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One of the things I like about the social media is electronic serendipity, especially when it comes to finding new books and articles to read.

Before the rise of Twitter, Google+ and Facebook I was a frequent visitor to bookstores where I could browse the titles, pick them up and read a few paragraphs or pages according to the patience or generosity of the shop staff.

I would also take recommendations from book reviews and frequently from colleagues and friends.  Finding a hidden treasure was both rare and pleasurable.  Which is why I have to thank the social network for introducing me to The New Instability by Peter Evans-Greenwood.

New Instability Book Cover


One day I just happened to catch a conversation on Twitter between two enterprise architecture mavens, one I knew and admired and the other a complete unknown who had recently published his first book.  The discussion was about whether enterprise architecture would be needed in the evolving world of virtual services, globalization and crowd sourcing. I was unable refrain from entering the conversation.  One week later Amazon delivered Peter’s book.

“The New Instability” is an important contribution to our embryonic understanding of the challenges to industry and the changes necessary to compete in the new world of ubiquitous connectivity, virtual services and social activity.

It is unlike books like Nicholas Carr ‘s “The Shallows” and Thomas Friedman & Michael Mandelbaum‘s  “That Used to Be Us” which have gently and persuasively indicated the path on which we are traveling, where we have come from, our current position, the perils that surround us, and our likely destination.  Such tomes have identified the challenges and behaviors that this new world order evokes.

Evans-Greenwood goes much further.  His book challenges the scalability and structure of the current industrial model, based as it is on an imbalanced focus on asset ownership and process improvement through extreme measurement (the current though Victorian approach to manufacturing efficiency devised by Frederick W. Taylor). In order to survive and grow these concepts have to be more than just revised, they have to be rejected. Businesses will have to be deconstructed with many of the functions distributed and externally resourced.  “The New Instability” provides grist for the mill, it forces the reader to think as the author confronts established wisdom and illustrates its redundancy.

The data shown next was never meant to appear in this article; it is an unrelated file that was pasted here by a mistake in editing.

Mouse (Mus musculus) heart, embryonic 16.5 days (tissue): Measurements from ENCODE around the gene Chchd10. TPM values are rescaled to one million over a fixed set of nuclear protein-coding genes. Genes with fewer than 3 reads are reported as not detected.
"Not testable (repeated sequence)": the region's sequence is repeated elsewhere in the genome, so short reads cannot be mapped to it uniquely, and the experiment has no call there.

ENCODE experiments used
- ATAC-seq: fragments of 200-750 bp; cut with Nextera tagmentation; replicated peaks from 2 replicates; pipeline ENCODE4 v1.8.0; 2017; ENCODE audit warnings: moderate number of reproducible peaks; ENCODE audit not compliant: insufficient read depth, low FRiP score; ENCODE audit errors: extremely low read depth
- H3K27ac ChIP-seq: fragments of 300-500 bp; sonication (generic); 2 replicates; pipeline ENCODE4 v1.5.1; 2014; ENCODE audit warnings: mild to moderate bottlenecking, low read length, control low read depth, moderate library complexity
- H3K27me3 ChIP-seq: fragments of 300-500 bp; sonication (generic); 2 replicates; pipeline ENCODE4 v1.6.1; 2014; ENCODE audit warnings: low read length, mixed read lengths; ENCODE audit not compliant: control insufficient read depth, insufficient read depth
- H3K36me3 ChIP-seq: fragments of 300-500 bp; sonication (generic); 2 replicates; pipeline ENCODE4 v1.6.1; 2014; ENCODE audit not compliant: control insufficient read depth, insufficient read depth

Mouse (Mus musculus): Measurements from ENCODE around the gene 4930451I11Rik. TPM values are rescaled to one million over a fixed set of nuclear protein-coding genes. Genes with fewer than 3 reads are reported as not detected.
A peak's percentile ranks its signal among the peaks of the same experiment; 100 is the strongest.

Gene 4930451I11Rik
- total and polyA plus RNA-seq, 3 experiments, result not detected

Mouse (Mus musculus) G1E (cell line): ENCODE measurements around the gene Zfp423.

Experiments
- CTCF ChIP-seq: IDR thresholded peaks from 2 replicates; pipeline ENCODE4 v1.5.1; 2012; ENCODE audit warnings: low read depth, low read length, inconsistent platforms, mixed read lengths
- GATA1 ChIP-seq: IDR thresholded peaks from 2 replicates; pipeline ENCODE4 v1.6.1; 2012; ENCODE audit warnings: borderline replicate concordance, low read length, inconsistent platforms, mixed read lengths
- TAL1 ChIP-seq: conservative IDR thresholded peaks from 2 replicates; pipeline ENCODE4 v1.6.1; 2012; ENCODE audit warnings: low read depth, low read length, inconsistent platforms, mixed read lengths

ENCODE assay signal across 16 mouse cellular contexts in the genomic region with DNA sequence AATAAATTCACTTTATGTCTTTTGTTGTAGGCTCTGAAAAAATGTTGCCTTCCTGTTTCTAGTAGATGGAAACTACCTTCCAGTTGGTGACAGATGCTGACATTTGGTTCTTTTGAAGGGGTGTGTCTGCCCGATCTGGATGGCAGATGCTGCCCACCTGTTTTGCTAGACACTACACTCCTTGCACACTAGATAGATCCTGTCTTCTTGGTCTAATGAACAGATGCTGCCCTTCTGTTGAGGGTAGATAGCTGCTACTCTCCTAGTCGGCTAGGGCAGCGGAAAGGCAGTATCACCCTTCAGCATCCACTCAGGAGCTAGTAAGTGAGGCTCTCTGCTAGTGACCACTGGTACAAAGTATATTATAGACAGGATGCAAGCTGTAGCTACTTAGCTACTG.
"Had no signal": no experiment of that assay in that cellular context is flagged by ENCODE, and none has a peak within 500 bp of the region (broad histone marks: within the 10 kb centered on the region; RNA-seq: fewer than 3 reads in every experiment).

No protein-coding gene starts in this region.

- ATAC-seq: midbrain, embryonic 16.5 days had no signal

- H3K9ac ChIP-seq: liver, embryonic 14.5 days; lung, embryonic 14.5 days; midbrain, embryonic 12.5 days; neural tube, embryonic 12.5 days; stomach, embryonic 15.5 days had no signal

But the author is more than just a detractor of modern practices,  he also suggests the nature of successful navigation in the developing new business environment.  This is not a silver bullet, they simply don’t exist, or even a recipe that can be easily followed.  It is a paradigm that is evocative and immediately understandable, based on the experiences and keen insight of an American pilot by the name of  John Boyd.

Boyd offered a bet  that he could beat any other pilot in a dogfight in less than 40 seconds, even with the other pilot sitting close on his tail.  He never lost that bet.  According to Boyd “…success in a rapidly changing environment depends on your ability to orient yourself and decide on and execute a course of action, faster than the environment (or your competition) is changing.”

“The New Instability” explains what this means and what it infers for both individuals and organizations.  Evans-Greenwood devotes a chapter to the topic of Labor, starting with how technology has enable workers to address and execute greater complexity.  His model is equally applicable to knowledge and knowledge working, since the ability to manage information complexity may well provide the greatest competitive advantage.  Equally importantly he understands the nature of the new work environment with its close similarities to Massive Player Online Role-Playing Games (MPORG) such as the World of Warcraft.

“The New Instability” is a challenging book, not in the sense that it is hard to read or comprehend, but challenging to one’s preconceptions and understanding of structure and stability.

It is a book that should be read slowly, because its value lies beyond the page within the mind and cogitations of the reader.  There are many points that cry out for discussion and progression and some that prompt resistance, all commendable especially if they compel others to online debate.  It is a brave book and one that deserves an appreciative and responsive audience.  May serendipity lead you there too.

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An enterprise dilemma – who deserves the social media golden apple: Marketing, IT, Business Development?

Who should own Social? I have heard this question asked many times, and though the answers given are nearly always the same “CMO, CIO or COO“, the fact that the question continues to be asked suggests that such responses are not satisfactory.  Most certainly the question is not the right question, after all who can own an adjective?  As soon as you add the noun the dilemma is not as  muddy but it is still far from clear.   Whether its social media, content, information, stream or network we still don’t have obvious answers although some of those nouns give us clues.